Last Updated on June 12, 2023
Alfuzosin is a medicine used to treat symptoms of an enlarged prostate, also known as benign prostatic hyperplasia (BPH). This condition can cause problems with urination, such as frequent or urgent urination, weak urine stream, and difficulty emptying the bladder completely. Alfuzosin works by relaxing the muscles in the prostate and bladder neck, which can relieve these symptoms and improve urinary function.
Although alfuzosin is a prescription medicine, there are some countries where it is available over the counter without a doctor’s prescription. However, in the UK it is not possible to buy alfuzosin over the counter. This means that people who need this medication to treat their symptoms must obtain a prescription from a healthcare professional.
If you have symptoms of BPH and are interested in taking alfuzosin, it is important to speak to your doctor. They will be able to assess your condition and determine whether alfuzosin is an appropriate treatment option for you. Although it may be more convenient to buy medication over the counter, it is important to prioritise safety and ensure that you are taking the correct dosage and that there are no contraindications.
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What is alfuzosin?
Alfuzosin is used to treat symptoms of benign prostatic hyperplasia. Benign prostatic hyperplasia (BPH) is a condition that often affects older men. It causes symptoms such as incomplete emptying of the bladder, difficulty urinating and sometimes incontinence. Find out what you need to know about alfuzosin: its use, possible interactions and side effects.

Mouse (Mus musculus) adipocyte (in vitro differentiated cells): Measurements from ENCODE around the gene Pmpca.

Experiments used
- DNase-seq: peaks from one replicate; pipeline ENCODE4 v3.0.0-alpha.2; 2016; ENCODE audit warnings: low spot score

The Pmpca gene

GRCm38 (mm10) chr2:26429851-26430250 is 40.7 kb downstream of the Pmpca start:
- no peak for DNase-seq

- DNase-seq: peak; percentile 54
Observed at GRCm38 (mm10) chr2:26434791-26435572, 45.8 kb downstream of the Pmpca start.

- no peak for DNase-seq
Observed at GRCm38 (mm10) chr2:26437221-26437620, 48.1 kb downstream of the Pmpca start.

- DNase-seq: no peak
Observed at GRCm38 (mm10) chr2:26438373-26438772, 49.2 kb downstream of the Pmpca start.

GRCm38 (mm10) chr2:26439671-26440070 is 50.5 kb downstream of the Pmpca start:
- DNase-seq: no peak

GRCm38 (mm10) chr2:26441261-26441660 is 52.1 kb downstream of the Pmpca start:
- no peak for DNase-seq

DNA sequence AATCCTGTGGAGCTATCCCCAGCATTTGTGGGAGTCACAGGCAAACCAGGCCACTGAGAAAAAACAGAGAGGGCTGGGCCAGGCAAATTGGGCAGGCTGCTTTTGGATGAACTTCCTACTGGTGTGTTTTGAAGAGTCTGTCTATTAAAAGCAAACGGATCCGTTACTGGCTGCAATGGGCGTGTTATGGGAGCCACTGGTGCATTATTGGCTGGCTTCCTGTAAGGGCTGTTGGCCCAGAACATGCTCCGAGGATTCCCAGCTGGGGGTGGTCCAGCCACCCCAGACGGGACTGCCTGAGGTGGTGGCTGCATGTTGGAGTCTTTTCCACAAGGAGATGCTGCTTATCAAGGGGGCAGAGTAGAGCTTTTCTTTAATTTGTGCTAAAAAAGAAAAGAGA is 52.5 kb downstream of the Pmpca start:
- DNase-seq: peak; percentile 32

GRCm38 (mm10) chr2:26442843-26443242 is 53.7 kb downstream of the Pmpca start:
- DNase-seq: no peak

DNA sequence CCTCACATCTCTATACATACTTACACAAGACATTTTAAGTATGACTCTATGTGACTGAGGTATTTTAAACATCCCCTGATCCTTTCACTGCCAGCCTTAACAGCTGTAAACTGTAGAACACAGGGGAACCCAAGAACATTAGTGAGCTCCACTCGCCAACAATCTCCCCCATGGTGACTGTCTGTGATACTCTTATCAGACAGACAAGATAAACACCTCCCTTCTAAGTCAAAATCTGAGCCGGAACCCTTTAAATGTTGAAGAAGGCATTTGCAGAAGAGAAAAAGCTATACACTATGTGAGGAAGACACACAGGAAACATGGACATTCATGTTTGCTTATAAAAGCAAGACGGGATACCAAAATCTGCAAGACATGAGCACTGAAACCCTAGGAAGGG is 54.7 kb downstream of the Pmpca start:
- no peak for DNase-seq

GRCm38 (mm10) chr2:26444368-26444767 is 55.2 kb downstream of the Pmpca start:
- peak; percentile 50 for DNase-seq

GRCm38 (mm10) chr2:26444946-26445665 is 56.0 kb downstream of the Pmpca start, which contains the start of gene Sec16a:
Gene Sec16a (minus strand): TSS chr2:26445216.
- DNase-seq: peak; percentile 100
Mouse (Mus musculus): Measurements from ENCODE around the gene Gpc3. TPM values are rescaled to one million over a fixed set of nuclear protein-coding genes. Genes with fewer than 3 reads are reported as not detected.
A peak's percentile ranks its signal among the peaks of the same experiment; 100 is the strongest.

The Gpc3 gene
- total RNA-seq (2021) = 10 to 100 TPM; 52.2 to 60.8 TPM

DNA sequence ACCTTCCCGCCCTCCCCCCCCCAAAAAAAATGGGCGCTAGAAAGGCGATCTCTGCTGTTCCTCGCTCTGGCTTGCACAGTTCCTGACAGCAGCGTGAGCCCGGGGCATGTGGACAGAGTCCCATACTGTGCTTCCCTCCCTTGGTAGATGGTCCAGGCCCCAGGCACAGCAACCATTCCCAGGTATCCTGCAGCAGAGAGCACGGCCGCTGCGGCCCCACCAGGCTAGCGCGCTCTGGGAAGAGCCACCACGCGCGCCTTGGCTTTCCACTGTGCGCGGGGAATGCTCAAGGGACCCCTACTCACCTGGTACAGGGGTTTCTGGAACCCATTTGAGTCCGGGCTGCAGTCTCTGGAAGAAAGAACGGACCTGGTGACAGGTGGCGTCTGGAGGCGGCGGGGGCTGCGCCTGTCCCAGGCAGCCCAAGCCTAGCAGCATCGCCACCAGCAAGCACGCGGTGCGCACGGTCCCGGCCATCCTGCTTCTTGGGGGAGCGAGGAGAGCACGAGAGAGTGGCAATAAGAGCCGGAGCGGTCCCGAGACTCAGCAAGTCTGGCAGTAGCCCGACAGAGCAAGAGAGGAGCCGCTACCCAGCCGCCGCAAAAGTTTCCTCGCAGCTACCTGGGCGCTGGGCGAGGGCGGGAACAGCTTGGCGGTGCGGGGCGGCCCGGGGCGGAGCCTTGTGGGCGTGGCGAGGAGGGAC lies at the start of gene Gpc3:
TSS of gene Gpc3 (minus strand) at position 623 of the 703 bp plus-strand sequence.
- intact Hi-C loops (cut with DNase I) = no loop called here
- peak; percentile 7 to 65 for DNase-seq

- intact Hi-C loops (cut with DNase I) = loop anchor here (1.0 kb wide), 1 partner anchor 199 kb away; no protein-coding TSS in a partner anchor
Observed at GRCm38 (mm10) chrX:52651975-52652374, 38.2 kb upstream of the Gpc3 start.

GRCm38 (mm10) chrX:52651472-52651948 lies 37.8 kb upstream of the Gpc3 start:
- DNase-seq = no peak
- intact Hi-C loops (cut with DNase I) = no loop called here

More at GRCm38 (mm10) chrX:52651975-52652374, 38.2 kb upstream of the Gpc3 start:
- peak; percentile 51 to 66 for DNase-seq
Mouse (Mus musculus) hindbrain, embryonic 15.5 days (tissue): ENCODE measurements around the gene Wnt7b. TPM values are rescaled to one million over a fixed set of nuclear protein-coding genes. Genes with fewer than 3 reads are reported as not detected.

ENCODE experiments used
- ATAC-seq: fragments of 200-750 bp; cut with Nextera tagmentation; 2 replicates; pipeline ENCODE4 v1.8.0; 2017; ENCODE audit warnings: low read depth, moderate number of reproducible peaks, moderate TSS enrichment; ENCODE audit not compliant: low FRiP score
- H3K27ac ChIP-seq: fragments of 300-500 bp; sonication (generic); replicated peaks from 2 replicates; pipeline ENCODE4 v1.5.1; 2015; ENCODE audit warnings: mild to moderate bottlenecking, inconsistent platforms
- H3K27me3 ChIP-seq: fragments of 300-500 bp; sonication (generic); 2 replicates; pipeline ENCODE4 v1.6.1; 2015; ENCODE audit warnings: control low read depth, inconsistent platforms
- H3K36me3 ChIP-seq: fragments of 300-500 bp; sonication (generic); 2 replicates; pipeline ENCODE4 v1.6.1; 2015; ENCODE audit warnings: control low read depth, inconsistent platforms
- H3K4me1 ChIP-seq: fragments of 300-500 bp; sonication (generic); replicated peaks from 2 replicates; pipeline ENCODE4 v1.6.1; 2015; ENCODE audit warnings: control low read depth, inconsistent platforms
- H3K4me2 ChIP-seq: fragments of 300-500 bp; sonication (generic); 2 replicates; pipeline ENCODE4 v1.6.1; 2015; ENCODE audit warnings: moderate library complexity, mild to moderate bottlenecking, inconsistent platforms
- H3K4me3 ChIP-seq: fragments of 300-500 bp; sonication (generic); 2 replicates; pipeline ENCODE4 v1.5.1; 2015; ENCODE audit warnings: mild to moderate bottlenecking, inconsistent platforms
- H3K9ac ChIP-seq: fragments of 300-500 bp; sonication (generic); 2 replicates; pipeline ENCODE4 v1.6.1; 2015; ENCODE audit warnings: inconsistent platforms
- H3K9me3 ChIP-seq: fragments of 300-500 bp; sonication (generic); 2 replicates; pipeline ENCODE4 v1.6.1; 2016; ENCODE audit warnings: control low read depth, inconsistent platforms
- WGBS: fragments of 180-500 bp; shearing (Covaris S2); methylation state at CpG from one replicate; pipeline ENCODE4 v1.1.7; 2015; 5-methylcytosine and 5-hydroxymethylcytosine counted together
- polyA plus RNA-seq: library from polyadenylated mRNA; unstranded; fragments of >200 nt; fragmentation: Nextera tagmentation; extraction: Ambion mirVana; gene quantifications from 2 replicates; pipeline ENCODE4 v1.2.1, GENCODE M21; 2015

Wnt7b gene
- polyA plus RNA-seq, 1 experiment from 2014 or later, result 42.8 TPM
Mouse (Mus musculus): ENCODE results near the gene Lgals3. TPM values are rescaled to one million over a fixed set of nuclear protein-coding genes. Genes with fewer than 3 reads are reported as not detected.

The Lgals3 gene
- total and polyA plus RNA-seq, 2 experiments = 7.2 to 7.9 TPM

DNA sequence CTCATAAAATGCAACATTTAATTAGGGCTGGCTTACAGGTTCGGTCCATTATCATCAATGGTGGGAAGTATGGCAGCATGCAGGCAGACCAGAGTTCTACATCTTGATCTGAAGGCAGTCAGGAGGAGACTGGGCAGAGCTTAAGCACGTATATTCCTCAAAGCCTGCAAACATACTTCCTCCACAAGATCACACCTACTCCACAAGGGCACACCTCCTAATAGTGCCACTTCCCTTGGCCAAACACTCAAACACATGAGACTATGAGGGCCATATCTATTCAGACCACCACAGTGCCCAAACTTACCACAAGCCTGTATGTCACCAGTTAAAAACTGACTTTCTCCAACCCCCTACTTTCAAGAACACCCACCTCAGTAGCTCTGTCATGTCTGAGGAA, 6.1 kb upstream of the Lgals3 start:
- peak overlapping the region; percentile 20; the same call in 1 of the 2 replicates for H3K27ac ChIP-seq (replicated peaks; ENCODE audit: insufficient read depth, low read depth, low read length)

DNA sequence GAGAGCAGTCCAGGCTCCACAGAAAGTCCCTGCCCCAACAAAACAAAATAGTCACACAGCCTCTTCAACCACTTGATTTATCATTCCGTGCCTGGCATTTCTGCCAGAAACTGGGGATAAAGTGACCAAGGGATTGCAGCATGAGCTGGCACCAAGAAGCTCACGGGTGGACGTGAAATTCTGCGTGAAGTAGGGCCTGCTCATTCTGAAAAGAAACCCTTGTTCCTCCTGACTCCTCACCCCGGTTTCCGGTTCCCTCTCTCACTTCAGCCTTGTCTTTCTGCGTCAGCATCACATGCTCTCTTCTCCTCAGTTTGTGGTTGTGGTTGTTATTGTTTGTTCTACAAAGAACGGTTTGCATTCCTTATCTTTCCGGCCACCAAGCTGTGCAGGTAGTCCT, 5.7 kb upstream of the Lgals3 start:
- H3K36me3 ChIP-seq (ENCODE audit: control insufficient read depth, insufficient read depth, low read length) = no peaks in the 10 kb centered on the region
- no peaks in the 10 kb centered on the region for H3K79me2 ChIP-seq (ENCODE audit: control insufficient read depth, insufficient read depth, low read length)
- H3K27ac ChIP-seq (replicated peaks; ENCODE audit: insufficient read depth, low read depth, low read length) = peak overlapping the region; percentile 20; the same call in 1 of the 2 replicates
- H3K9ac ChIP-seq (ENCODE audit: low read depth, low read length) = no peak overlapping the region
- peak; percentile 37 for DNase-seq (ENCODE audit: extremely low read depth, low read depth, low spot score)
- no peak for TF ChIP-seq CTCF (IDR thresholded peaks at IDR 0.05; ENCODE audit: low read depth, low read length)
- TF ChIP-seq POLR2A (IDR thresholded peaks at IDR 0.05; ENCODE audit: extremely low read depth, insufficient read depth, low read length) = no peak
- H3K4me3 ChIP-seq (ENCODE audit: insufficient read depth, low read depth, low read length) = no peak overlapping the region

How does alfuzosin work?
Epinephrine and norepinephrine are two important hormones of the so-called sympathetic nervous system. The sympathetic nervous system, which is part of the autonomic nervous system, is responsible for getting the body ready to perform when needed (such as during exercise). Using messengers such as epinephrine and norepinephrine, it then ensures that important organs such as the heart and skeletal muscles are supplied with plenty of oxygen and energy in the form of sugar. Digestion and excretion are secondary in this situation and are therefore slowed down. Excitation of the sympathetic nervous system also means that the walls of the urethra and prostate gland in men can become swollen.
The latter can become a problem even at low levels of sympathetic stimulation if a man has a benign enlarged prostate: This can lead to urinary problems, incomplete emptying of the bladder or an urge to urinate. This can be very uncomfortable for older men.
Alfuzosin is an alpha-blocker. It binds to the receptors of epinephrine and norepinephrine, preventing them from working. The muscles of the urinary tract relax, reducing the symptoms of benign prostatic hyperplasia. Alfuzosin works from the first dose.
Pharmacokinetics and metabolism of alfuzosin
After being absorbed from the intestine, the drug is absorbed into the blood and reaches the muscles of the urethra and prostate. In the blood, it reaches its highest level one to two hours after ingestion.
The active ingredient is converted by liver enzymes into inactive breakdown products, which are mainly excreted in the faeces. Only a small proportion of alfuzosin leaves the body unchanged in the urine. About five hours after ingestion, only half of the drug is left in the body.